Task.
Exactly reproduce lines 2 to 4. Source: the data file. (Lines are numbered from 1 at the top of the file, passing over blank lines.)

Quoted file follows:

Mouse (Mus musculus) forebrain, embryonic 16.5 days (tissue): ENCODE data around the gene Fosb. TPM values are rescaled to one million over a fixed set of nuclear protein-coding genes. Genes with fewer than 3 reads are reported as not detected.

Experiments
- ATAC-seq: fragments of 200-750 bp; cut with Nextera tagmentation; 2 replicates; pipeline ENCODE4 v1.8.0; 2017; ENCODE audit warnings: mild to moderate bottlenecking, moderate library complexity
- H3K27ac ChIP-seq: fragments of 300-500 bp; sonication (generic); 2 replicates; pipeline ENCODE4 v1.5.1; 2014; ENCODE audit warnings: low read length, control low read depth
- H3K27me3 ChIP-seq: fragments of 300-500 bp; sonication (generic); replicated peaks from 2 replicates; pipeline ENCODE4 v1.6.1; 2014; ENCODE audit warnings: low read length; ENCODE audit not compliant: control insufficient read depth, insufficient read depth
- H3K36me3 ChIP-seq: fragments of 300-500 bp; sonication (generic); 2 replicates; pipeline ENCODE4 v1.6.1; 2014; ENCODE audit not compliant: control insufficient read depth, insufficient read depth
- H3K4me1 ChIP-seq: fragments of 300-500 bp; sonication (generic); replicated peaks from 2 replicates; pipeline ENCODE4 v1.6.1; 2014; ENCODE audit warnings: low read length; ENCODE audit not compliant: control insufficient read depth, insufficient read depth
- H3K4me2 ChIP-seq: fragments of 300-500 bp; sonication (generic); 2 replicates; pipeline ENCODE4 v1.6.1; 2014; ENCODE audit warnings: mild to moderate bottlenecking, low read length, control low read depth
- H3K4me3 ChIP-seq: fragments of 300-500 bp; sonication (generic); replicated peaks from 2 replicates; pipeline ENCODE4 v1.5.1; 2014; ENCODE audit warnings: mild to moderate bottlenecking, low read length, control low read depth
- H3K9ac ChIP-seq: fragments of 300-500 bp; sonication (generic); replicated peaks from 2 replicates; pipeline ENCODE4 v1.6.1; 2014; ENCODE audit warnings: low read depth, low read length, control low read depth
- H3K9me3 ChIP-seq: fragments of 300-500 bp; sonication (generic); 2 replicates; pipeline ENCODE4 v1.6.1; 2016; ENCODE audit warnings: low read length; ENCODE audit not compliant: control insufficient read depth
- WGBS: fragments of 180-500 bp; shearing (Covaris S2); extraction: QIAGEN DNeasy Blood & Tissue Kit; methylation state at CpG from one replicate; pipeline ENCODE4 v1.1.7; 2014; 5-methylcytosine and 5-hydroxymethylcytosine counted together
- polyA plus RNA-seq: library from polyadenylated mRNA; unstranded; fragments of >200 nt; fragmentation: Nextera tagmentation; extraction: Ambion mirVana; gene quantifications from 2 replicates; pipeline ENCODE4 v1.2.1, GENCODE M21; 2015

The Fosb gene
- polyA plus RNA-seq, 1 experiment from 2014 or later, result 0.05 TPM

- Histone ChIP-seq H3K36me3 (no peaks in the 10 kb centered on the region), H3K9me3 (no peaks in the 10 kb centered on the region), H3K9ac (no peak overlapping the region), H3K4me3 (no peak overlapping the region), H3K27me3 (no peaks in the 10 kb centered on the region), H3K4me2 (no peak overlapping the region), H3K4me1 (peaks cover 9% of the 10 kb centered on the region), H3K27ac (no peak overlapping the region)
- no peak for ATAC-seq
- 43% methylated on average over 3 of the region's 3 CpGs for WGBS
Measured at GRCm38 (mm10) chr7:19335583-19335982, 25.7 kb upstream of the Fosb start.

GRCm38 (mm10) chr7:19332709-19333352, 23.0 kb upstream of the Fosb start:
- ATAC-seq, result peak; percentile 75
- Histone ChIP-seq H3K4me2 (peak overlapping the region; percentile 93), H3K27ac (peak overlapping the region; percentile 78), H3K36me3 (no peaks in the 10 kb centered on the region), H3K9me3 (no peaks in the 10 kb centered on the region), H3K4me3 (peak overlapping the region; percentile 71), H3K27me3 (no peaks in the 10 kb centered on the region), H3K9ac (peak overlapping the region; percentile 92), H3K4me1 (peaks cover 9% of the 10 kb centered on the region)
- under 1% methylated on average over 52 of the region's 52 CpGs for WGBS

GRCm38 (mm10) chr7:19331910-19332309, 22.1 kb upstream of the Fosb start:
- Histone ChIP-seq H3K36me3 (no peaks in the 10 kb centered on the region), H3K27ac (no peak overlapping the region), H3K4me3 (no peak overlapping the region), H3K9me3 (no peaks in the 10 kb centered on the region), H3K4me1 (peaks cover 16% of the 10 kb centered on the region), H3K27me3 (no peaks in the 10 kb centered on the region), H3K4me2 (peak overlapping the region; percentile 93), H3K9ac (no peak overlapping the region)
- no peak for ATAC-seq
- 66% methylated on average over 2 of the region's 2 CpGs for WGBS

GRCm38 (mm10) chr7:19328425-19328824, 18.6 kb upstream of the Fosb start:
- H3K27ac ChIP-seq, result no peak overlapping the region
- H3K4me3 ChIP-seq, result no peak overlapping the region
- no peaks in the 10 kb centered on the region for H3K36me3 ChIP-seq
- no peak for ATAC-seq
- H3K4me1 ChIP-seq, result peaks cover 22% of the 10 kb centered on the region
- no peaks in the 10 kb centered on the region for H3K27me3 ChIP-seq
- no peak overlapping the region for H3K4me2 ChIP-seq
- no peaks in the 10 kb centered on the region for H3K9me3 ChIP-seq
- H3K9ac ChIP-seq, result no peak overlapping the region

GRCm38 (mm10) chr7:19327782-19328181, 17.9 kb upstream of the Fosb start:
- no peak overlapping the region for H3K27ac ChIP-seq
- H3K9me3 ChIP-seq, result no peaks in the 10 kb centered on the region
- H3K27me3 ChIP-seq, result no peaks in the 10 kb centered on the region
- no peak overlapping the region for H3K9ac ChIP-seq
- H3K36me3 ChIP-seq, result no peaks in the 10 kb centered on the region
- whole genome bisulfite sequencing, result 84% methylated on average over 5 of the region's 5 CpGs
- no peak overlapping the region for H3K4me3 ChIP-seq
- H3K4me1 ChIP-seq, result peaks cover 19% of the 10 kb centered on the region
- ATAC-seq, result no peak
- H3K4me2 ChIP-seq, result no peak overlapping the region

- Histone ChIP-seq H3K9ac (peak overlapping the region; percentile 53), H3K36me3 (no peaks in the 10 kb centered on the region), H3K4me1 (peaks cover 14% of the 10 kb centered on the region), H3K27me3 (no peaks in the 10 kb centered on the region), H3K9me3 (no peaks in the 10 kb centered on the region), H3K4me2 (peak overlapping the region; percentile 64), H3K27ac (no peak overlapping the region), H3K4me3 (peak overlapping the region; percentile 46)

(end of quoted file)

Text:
Experiments
- ATAC-seq: fragments of 200-750 bp; cut with Nextera tagmentation; 2 replicates; pipeline ENCODE4 v1.8.0; 2017; ENCODE audit warnings: mild to moderate bottlenecking, moderate library complexity
- H3K27ac ChIP-seq: fragments of 300-500 bp; sonication (generic); 2 replicates; pipeline ENCODE4 v1.5.1; 2014; ENCODE audit warnings: low read length, control low read depth